To me the only success, the only greatness, is immortality.
Movie star James Dean only made three films before his death, but became an icon for his portrayal of moody, disaffected youth.
For the first time, adolescent angst featured on the big screen – and a new life stage had begun to gain its own identity, midway between childhood and adulthood.
In Rebel Without A Cause James Dean was the first on-screen teenager – and became a teen idol. The film was banned in many cinemas for ‘promoting teenage delinquency’ – which only made it more appealing to the generation it represented.
Growing up with his uncle and aunt in Indiana after his mother’s death when he was nine, Dean went from high school to university, but quit as his acting career took off. His first break was in a Pepsi commercial and TV roles continued, while he studied in New York at the famous Lee Strasberg drama school, which had a focus on ‘the Method’ of bringing realism to roles.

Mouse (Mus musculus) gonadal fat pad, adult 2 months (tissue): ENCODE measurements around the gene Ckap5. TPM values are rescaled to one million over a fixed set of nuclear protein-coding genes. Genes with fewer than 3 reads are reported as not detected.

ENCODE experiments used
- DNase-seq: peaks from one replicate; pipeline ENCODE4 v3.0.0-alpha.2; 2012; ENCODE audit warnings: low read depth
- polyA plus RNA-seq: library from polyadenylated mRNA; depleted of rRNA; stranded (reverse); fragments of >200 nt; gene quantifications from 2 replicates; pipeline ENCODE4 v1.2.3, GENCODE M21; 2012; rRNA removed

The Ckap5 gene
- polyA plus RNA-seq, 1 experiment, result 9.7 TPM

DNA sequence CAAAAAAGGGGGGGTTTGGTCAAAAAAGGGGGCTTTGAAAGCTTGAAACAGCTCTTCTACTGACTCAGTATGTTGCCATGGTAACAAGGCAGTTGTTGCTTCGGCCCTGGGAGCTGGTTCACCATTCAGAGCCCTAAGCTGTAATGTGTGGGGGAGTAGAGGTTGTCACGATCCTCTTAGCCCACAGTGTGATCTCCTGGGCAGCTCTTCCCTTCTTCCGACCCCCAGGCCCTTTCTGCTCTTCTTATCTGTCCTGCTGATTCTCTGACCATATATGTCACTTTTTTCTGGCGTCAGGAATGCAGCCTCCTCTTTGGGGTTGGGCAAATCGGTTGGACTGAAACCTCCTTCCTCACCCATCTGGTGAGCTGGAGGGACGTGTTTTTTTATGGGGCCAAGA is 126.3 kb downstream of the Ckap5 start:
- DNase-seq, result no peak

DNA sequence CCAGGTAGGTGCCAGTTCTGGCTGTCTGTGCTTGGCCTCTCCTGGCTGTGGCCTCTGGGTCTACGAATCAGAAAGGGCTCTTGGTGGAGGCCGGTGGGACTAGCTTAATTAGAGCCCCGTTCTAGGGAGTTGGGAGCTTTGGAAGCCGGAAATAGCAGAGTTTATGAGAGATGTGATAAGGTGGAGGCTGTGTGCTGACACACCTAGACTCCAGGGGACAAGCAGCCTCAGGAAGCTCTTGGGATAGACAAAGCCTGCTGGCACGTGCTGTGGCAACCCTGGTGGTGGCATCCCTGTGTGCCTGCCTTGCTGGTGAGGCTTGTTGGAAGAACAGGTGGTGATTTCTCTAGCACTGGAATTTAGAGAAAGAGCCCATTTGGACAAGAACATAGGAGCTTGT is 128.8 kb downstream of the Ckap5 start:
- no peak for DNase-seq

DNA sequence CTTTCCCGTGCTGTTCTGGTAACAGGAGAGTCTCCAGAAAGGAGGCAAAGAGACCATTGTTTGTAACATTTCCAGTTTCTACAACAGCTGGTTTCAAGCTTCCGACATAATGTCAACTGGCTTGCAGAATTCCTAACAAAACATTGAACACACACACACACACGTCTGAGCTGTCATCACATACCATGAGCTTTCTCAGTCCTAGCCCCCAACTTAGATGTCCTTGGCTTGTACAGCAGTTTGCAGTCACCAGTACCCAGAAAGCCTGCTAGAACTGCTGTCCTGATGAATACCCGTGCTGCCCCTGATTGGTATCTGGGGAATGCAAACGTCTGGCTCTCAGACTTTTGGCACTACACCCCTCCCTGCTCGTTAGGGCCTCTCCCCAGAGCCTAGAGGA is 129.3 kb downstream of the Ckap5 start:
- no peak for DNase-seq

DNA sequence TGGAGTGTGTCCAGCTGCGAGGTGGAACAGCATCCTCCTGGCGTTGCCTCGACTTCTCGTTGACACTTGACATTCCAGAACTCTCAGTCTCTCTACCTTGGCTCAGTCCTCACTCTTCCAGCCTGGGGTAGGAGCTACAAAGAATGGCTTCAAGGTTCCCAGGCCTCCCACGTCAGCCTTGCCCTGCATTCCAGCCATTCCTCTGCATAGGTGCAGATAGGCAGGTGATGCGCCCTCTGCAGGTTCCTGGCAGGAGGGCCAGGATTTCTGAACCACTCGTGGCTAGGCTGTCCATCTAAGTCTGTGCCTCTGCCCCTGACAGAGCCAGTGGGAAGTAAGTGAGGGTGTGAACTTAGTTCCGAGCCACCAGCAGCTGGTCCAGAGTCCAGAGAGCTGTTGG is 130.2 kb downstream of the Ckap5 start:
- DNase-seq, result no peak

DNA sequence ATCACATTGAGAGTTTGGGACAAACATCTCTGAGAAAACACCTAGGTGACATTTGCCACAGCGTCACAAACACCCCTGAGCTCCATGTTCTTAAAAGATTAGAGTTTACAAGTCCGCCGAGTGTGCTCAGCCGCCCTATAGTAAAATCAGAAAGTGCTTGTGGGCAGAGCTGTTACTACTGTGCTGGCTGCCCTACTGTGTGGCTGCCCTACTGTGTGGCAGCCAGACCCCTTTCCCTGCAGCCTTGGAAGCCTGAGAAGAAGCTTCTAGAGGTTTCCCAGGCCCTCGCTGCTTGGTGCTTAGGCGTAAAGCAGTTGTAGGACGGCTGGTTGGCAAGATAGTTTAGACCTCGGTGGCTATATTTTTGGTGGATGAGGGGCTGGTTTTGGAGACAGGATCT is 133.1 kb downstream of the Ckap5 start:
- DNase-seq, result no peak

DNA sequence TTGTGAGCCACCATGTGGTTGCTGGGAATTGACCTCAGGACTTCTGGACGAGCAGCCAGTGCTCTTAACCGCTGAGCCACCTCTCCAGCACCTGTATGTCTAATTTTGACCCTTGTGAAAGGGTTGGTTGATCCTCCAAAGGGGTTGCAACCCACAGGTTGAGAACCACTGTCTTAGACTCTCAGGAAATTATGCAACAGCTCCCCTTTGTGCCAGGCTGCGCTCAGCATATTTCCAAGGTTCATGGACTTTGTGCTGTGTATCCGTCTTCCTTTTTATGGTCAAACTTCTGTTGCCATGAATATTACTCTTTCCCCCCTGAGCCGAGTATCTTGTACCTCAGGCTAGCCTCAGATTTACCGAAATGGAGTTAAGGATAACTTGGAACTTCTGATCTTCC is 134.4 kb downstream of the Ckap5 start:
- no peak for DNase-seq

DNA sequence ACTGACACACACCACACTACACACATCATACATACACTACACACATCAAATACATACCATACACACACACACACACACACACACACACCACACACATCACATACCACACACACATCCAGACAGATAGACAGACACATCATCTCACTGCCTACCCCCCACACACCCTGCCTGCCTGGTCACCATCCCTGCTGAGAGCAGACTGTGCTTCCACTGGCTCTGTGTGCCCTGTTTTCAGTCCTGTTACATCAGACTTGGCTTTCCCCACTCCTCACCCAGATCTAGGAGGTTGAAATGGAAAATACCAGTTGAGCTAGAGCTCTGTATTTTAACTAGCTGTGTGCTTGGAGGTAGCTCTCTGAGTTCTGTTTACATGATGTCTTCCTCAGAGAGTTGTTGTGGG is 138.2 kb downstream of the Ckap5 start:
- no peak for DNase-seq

Dean’s first movie was East of Eden and he deployed his drama school skills to improvise many unscripted actions in the role of troubled Cal Trask. This was the only film that Dean got to view on the big screen; both Rebel Without a Cause and his final film, East of Eden were released after his death.
Dean had developed a passion for fast cars and racing. He was travelling to compete in a race when he crashed his Porsche Spyder in a fatal collision.
His death elevated his already iconic status among 1950s teens and as a a legend for generations to come.